Blog TWHS Visits
Nice is a French city with 340,000 inhabitants. Tourism on the Riviera was born here, they say. And they want UNESCO recognition for that. I was there for 3 nights during a quiet September weekend. The tourist crowds had either returned home and back to work, or opted out because of the "Code Red" imposed by the French government on this region. However, urban life continued as usual and the anti-Covid measures were being followed in a half-hearted way. Obviously one cannot smoke and wear a face mask at the same time!
The city owes much of its monumental architecture to the arrival of wealthy foreigners who came to enjoy its pleasant climate. Many English and Russian aristocrats stayed here from the end of the 18th century on. Their villas can be found scattered around the current city. I started my exploration on foot in Rue Verdi, where there is some fine Art Deco and mosaics on the façades can be seen. Closeby lies the Museum of Fine Arts, located in the former Villa Kotchoubey. This orange palace is currently being renovated and has been closed to the public all summer.
I then walked down to the famous Promenade des Anglais - a coastal boulevard built in the 1920s on the initiative of the British. In 2016 this was the site of a terrorist attack with a truck, in which 87 people were killed. I don't know exactly where it happened, but I didn't see any blockages anymore or a monument. People nowadays jog, walk, cycle or skateboard up and down the long promenade again.
The most imposing buildings of Nice can be found along this sea boulevard. One to enter is the Musée Massena, which is an elegant early 20th century villa built in neoclassicist style by a Danish architect. It now houses an art collection and a city museum. It is worth a visit alone for its drawings of old Nice - for example, one where all the houses along the boulevard have the name of the (mostly foreign) owner written next to them.
The next day I focused on another part of Nice: Cimiez. This was built on the site of a former Roman town, on a hill northeast of the city center. Bus 5 will take you there. One of the attractions here is the Matisse museum - but I found it closed for 2 weeks to set up a new exhibition. I got off the bus there anyway, to have a quick look at the monastery of Cimiez and the monastery gardens. More interesting are the excavations of the Roman town Cemenelum. They can be accessed via the archaeological museum.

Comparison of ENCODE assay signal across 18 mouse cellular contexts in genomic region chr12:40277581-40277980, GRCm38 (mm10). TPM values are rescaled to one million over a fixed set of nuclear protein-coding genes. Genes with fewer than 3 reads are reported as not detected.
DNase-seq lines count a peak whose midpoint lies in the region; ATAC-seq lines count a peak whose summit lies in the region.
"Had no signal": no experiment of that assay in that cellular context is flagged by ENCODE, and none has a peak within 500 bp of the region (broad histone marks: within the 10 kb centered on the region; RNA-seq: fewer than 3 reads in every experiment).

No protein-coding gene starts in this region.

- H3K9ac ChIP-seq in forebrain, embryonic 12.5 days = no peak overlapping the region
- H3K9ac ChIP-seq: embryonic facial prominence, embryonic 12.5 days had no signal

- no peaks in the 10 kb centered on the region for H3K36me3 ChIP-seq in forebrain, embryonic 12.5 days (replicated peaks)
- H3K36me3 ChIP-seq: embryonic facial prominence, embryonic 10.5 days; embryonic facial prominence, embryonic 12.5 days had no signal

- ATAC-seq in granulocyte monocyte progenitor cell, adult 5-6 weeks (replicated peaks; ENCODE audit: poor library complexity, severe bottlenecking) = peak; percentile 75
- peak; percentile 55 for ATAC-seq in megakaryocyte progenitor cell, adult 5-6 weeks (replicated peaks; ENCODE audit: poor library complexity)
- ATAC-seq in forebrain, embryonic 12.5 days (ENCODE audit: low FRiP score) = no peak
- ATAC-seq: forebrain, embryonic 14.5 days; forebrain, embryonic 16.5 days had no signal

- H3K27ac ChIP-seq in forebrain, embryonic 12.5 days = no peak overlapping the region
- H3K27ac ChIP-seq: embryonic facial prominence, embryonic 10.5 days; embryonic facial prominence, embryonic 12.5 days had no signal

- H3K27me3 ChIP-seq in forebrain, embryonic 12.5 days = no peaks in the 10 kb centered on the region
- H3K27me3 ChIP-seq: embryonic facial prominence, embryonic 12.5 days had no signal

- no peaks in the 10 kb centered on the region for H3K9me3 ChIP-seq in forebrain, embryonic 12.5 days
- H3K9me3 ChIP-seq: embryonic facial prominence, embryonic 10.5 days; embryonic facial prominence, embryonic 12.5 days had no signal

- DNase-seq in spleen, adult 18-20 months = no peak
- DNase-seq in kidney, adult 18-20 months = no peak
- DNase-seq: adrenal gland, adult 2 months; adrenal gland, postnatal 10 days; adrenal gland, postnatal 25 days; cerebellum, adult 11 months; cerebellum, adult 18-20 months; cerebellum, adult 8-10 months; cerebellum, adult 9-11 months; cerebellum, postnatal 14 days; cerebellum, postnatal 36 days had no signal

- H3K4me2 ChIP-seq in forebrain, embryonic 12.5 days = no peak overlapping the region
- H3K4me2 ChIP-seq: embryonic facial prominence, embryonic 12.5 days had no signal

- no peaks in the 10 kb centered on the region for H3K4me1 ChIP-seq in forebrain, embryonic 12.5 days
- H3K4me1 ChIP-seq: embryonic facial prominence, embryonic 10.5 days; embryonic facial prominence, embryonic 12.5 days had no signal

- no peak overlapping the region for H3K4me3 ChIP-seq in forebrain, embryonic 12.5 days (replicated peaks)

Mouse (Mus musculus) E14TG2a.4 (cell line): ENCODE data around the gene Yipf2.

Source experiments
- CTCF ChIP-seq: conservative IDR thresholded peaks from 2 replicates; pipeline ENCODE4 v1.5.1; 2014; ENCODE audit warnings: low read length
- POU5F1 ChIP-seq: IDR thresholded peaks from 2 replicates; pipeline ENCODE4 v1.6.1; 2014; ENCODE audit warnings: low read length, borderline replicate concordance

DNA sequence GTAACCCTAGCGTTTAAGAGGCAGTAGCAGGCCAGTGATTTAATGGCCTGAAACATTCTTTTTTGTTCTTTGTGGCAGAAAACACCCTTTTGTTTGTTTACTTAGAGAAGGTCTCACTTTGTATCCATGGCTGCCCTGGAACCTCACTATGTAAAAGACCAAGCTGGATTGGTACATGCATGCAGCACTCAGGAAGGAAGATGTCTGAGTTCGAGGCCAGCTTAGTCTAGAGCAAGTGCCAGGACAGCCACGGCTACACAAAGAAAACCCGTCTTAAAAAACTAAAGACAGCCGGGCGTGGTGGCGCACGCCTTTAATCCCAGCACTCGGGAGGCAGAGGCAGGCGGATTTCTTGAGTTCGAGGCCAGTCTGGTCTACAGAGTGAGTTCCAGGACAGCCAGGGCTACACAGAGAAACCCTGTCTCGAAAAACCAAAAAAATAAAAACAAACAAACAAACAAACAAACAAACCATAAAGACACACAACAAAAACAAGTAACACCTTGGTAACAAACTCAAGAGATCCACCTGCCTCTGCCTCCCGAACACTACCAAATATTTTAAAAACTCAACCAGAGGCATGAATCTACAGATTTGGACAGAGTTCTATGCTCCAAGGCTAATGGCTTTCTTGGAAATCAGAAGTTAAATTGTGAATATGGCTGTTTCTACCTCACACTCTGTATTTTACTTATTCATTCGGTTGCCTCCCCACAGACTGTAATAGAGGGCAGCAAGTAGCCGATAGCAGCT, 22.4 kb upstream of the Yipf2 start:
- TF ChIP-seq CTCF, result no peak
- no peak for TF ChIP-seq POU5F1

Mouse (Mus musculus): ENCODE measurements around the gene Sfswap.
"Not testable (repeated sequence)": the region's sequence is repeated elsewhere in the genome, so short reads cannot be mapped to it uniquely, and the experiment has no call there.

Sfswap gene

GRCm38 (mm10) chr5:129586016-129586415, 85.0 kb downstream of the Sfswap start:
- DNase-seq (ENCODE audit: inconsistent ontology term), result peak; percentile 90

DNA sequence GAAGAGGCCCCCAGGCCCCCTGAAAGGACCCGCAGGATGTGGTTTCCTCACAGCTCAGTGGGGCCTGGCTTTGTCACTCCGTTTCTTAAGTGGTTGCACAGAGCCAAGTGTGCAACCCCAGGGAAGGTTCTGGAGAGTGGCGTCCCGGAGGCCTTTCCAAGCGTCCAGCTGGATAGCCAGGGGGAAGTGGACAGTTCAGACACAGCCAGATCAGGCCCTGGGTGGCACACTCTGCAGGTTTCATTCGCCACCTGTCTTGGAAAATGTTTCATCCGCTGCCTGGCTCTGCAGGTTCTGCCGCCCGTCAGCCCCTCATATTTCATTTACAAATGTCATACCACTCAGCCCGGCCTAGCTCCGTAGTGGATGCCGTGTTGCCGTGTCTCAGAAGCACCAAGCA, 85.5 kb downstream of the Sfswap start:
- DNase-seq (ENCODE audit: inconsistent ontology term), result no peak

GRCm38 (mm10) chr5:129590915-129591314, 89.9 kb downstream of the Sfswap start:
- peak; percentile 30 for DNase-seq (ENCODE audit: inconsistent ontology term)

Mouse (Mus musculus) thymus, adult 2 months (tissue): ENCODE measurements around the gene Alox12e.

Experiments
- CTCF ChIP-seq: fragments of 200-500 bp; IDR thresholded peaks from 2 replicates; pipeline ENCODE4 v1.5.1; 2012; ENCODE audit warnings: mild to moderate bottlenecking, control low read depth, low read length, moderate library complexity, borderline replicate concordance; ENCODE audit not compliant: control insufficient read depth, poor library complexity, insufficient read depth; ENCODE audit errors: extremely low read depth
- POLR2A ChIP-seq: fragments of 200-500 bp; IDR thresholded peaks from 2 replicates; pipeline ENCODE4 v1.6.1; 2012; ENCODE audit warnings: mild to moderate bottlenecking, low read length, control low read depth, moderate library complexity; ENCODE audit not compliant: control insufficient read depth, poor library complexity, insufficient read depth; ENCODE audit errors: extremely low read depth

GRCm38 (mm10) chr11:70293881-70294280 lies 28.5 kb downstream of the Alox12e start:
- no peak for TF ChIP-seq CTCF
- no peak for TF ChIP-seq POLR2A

Half way down the hill lies the museum of another well-known French artist: Marc Chagall. Chagall is best known for his stained-glass windows, of which there are 3 exhibited here. But the museum also has 2 large mosaics by his hand and many colorful paintings and drawings. The museum is not that big but I found it very beautiful. Cimiez in general is a pleasant area to visit. It has a few grand buildings from the early 20th century too, such as the Ancien Excelsior Régina Palace and the Manoir Belgrano.
A bit out of the way, in the railway station area, lies the Russian Orthodox cathedral of Nice. This building too was created by foreign visitors to Nice: it was a gift from the Russian Tsar Alexander II to the local Russian community.
As other reviewers have remarked already, the impact of the “birth of tourism” on Nice is too fragmented to warrant a WH inscription for the whole city. I did enjoy Nice’s vibe in general though – it has many pleasant cafés, palm trees and lots of greenery. It felt both a bit French and a bit Italian (Nice only became part of France in 1860). I also thought it was in better shape than many other cities in southern France.
Els - 4 October 2020